I was deeply involved in the Boston Punk scene for a few years before deciding that there were not enough drummers to go around, so I bought myself a kit and started to teach myself to keep a beat. Some friends from High School were just breaking up their band, and I had achieved some basic proficiency so we formed a new band called Slapshot in 1985. We were able to keep this running for many years (they are still going, though I am long since retired from performing and playing) and travel extensively throughout the US, Canada and Europe, made several records and sold a few t-shirts. It was never about the money, so we always maintained day jobs to allow us to fund travel and band expenses. I’ve always loved how technology can keep people and ideas flowing, solve problems and connect us, so a career in this field was a natural fit. It’s not my passion, but I have a deep respect for the positive aspects that it can add to daily life.

Have you ever played the drum break for " Funky Drummer" by James Brown?

If you ever have the chance to check out any recordings I made with Slapshot, you will realize that - although I have a deep appreciation for music of ALL sorts - I was NOT built to be a virtuoso on my chosen instrument! So no, have never tried it (but indeed LOVE JB!).

How long will this poetry project go on, or will it never be finished?

Coming up on four years of daily writing is so much more than I hoped to accomplish and I’m driven by the positive feedback from readers which still both boggles my mind and warms my heart. There are times when it feels like a project of this length has run its course, that I have nothing more to say - but then I find a thread deep in my mind or heart that I feel encompasses everything that I am - giving me strength and resolve to continue for another day. I am trying my hand at some longer form writing, but have enjoyed this shorter format and feel very comfortable here… In short, there are no plans to stop.


under dim streetlights, 

hands pushed 

deep into pockets - 

the sting of habit

the absence of purpose...

Monday, October 05, 2020

Somerville's Julia Csekö: A weaver of art and words

Interview by Doug Holder

I am a poet, so I work with my words. My canvas is a computer screen or a blank piece of paper. So I was pleased to find an artist who incorporates words into her art. Cseko, through her murals and other works confronts racism, consumerism and other vital issues head on.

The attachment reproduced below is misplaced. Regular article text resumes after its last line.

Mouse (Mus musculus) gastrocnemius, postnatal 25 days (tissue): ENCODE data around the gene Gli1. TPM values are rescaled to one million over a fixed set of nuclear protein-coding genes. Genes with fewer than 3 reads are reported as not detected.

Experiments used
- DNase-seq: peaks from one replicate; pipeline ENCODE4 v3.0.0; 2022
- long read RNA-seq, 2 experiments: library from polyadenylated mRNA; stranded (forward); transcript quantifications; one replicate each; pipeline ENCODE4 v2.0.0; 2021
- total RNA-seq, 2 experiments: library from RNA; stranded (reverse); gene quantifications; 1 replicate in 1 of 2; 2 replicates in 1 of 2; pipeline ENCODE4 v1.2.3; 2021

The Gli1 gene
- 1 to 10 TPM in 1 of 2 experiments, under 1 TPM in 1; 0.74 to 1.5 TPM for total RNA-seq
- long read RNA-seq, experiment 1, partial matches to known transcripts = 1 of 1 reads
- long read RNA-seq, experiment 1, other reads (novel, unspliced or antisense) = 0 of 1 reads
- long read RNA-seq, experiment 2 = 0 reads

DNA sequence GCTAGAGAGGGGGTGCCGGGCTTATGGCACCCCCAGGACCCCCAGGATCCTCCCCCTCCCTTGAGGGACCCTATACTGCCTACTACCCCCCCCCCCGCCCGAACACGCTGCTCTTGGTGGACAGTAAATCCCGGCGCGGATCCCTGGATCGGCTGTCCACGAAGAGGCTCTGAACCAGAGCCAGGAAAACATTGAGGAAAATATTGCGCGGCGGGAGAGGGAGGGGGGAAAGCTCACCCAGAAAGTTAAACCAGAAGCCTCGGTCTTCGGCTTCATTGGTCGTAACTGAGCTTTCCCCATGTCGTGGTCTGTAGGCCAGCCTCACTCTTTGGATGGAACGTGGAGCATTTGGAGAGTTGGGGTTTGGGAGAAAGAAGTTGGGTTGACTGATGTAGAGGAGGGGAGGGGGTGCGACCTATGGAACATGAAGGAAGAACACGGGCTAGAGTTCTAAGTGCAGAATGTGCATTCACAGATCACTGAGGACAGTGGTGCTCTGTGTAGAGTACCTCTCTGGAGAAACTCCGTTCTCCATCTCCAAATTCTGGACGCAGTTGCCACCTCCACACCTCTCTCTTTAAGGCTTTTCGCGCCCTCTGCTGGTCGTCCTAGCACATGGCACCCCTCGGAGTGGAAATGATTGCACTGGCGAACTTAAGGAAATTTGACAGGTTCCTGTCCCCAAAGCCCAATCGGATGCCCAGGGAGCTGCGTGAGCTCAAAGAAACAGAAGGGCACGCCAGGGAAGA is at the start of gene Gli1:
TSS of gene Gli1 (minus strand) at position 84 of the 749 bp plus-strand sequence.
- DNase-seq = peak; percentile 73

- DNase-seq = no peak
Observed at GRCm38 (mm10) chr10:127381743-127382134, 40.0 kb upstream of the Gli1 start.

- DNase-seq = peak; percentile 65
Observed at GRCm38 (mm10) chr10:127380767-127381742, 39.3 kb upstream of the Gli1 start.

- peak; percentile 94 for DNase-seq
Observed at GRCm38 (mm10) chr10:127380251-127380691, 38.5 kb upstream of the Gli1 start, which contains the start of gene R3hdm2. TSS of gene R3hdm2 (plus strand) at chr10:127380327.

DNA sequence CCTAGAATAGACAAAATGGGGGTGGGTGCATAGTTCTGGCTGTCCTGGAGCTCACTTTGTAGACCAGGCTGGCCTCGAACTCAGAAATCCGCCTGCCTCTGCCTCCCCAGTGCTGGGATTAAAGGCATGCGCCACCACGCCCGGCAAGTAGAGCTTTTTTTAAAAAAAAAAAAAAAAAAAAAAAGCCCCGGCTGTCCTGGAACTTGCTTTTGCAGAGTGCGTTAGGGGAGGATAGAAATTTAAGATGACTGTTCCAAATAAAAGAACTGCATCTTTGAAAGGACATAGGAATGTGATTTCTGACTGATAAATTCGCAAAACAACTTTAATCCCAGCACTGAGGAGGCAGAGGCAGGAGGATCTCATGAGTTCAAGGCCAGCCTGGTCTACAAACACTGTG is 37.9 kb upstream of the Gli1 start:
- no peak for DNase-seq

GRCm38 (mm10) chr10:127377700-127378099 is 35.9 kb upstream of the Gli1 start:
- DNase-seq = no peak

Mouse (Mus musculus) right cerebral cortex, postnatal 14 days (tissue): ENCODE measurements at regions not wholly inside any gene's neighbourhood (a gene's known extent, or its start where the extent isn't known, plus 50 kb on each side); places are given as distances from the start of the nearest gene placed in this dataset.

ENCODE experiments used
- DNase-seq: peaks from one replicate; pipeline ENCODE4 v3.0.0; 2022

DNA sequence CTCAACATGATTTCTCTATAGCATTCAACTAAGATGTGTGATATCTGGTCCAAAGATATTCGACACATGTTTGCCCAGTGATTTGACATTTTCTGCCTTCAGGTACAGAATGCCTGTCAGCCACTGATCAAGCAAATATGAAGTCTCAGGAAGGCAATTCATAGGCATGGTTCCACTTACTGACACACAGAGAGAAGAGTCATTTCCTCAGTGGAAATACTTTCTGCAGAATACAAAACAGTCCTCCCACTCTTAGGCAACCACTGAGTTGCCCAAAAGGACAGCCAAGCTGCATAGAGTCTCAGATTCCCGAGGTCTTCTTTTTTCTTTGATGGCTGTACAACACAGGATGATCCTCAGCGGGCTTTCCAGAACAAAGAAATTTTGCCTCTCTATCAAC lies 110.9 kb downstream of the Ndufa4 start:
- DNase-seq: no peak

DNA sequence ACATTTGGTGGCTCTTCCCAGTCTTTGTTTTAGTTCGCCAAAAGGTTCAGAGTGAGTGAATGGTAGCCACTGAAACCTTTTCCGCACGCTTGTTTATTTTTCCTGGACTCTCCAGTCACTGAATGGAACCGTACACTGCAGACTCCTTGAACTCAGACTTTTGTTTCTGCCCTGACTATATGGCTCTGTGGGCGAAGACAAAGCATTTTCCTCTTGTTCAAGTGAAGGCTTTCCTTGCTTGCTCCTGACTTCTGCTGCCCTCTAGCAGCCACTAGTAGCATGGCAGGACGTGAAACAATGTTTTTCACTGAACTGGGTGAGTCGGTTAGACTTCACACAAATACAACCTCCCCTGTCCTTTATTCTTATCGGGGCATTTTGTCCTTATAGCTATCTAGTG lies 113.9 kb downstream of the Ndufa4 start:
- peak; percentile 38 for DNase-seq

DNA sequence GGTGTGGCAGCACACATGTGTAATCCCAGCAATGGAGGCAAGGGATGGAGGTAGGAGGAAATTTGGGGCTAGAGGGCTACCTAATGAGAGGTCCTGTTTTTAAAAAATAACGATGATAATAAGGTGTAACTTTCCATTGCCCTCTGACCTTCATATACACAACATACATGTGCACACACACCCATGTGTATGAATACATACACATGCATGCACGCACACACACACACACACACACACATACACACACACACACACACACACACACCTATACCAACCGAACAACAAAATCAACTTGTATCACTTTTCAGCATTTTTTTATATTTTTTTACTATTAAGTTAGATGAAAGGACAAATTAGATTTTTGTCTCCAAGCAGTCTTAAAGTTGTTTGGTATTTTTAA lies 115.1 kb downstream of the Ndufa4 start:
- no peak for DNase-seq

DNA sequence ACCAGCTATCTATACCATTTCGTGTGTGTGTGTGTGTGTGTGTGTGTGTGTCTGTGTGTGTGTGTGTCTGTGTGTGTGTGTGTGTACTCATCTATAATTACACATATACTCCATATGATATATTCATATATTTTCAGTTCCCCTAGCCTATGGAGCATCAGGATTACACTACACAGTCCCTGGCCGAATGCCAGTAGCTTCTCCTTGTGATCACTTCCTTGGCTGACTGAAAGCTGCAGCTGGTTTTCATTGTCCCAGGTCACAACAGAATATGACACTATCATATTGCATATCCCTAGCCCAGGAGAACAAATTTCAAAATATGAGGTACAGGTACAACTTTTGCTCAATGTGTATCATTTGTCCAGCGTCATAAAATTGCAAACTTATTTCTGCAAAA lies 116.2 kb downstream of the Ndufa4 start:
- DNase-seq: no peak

DH: You moved from Brazil to Somerville--quite a contrast.  As an artist-- how has your experience differed?

JC: It is a huge contrast indeed and even though I’ve lived in Somerville for almost 10 years, you never fully get used to it, although you adapt. 

I’m from Rio, so, for starters I didn’t grow up with seasons like we have here. The low temperatures are something I still struggle with every winter. Pretty early on I learned that the Brazilian sense of humor can be a little abrasive to New Englanders and to not kiss my friends on the cheek when I greet them (not that we’d be doing a lot of that now regardless!). I do miss the warmth of my Brazilian friends and family, as well as the general festive and beach-city vibe in Rio. The tropical chic fashion, the stunning views, the late nights and incredibly fun and indescribable experience of Carnaval in the streets. 

On the flip side, Rio is an astoundingly unequal and violent city, where you have to know the no-go zones, have to be informed about ongoing turf wars around the city and have to be very aware of your surroundings all the time. As a white Brazilian I many times was perceived as a gringa, or tourist, which was quite unnerving, and quickly solved by speaking the language in the local Rio slang (and accent). 

Either way the experience of growing up hearing intense firefights near my house and ducking for cover is still vivid in my memory, and I can recognize many different types of firearms by their sound to this day. 

I do love the sense of tranquility and safety I experience living in Somerville. The concentration of higher education organizations is really something, and I never take it for granted. I live right next to Tufts, where I did my MFA, and I love the diverse and fascinating people that are attracted to this area. 

It is much easier to make plans here, perhaps because of the cold? People honor their commitments and I cannot say the same about the cariocas (people from Rio). I love the fall colors, and the flowers in the spring, which “surprise me” each year, and a sense that this is a city with the benefits of a small town and big city all at once, such as museums, concert halls, galleries, public transportation, and an international population, still it is fairly quiet, traffic is bad but not unmanageable, and it is relatively clean. I also appreciate Boston’s skyline, which is beautiful, but not overwhelming. Rio can be overwhelmingly big sometimes, and just going from here to there can be an adventure in terms of traffic and the fast pace.

DH: You incorporate the written word in your art. How do you decide to weave this element in your work?